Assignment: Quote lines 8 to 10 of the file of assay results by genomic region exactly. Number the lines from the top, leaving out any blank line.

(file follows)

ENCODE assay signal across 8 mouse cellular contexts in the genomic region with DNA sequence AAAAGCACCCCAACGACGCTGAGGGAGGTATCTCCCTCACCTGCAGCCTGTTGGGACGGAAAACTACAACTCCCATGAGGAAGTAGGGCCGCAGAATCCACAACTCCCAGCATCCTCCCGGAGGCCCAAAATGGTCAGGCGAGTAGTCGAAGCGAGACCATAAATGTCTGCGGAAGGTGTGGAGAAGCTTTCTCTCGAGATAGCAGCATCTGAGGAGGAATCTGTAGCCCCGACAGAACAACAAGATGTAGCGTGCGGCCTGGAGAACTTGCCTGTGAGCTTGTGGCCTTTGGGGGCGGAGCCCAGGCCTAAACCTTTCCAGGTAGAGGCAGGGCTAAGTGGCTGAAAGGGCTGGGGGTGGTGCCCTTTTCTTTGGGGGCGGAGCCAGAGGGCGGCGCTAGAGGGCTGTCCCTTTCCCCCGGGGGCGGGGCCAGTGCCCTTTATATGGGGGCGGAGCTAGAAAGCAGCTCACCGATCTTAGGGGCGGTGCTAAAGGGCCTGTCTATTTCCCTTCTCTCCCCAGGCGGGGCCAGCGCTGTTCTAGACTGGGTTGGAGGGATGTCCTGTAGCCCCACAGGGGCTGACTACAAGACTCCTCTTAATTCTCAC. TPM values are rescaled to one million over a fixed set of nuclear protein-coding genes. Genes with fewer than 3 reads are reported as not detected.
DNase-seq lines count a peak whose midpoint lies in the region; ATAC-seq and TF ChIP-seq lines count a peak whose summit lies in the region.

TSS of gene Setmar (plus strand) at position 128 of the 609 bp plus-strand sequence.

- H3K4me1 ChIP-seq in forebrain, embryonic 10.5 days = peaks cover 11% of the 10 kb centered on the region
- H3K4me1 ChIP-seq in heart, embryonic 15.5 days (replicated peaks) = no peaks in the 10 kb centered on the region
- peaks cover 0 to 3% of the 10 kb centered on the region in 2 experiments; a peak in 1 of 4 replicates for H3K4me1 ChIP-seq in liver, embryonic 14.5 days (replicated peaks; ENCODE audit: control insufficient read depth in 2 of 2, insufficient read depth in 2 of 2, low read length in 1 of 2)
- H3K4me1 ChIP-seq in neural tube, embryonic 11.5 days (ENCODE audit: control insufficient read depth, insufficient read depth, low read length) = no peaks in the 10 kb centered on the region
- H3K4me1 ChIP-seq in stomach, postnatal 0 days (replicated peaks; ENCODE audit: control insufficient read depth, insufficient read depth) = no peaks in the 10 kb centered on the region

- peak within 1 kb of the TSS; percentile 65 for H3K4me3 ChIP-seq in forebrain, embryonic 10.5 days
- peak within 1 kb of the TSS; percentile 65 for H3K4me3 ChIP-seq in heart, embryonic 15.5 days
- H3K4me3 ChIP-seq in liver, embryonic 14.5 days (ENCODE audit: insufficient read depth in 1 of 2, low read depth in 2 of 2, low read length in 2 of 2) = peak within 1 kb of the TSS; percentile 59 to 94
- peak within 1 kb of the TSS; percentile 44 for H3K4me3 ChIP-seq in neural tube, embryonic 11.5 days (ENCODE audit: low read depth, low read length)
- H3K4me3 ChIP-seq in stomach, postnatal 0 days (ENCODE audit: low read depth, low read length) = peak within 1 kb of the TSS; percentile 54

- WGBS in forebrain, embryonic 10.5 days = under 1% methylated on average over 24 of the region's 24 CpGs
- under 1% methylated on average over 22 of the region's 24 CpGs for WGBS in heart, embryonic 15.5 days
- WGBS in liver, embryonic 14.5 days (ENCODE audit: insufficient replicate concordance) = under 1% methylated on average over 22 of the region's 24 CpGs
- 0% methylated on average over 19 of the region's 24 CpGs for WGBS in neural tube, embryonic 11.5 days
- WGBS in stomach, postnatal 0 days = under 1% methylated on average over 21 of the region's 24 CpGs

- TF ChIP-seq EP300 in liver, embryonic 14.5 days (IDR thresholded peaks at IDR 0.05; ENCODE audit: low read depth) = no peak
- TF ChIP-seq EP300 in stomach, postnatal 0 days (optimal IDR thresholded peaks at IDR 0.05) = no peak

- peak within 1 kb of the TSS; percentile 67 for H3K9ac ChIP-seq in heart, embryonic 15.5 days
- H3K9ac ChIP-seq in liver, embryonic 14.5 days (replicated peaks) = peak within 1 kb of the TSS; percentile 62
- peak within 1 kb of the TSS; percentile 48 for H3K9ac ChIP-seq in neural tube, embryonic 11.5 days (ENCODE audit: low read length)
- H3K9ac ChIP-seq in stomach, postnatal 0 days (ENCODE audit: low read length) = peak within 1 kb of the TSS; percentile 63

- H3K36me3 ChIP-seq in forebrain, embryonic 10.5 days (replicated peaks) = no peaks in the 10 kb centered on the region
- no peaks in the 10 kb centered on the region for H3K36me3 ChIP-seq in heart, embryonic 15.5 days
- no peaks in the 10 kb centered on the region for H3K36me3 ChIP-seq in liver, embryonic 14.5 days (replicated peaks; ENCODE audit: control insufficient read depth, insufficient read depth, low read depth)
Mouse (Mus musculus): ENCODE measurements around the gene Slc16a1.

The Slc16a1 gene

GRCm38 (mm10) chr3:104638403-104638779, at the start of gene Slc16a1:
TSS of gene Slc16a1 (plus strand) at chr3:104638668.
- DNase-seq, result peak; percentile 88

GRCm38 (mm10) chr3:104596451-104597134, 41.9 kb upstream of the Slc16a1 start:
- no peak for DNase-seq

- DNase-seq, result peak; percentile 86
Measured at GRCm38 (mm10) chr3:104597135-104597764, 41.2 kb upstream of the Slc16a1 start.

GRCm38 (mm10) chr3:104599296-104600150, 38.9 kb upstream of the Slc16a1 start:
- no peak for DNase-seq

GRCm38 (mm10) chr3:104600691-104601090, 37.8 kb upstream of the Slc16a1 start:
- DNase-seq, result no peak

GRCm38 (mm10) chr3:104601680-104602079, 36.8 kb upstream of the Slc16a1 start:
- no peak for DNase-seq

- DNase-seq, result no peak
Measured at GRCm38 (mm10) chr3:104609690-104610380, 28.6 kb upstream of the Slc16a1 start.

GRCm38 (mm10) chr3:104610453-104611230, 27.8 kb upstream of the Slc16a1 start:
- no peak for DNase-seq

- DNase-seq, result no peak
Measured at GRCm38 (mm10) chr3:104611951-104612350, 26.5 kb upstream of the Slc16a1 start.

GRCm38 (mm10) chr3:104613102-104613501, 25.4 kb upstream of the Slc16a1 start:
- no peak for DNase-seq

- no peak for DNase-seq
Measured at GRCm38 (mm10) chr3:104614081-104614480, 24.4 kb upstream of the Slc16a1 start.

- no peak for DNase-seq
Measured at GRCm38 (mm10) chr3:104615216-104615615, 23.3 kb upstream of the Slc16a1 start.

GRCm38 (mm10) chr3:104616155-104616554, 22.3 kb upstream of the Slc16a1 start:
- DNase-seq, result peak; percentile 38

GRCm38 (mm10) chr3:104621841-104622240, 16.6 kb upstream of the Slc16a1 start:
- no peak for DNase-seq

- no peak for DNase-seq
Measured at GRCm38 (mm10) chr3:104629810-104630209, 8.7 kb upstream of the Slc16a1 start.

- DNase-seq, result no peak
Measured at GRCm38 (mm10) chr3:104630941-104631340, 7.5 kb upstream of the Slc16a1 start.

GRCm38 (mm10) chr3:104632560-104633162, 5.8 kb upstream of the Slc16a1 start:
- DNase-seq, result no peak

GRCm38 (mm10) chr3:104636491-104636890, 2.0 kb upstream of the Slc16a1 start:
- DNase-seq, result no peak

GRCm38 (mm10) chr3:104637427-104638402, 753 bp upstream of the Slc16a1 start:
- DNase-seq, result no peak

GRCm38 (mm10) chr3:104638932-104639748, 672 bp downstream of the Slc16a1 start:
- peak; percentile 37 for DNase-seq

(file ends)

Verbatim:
- H3K4me1 ChIP-seq in stomach, postnatal 0 days (replicated peaks; ENCODE audit: control insufficient read depth, insufficient read depth) = no peaks in the 10 kb centered on the region

- peak within 1 kb of the TSS; percentile 65 for H3K4me3 ChIP-seq in forebrain, embryonic 10.5 days
- peak within 1 kb of the TSS; percentile 65 for H3K4me3 ChIP-seq in heart, embryonic 15.5 days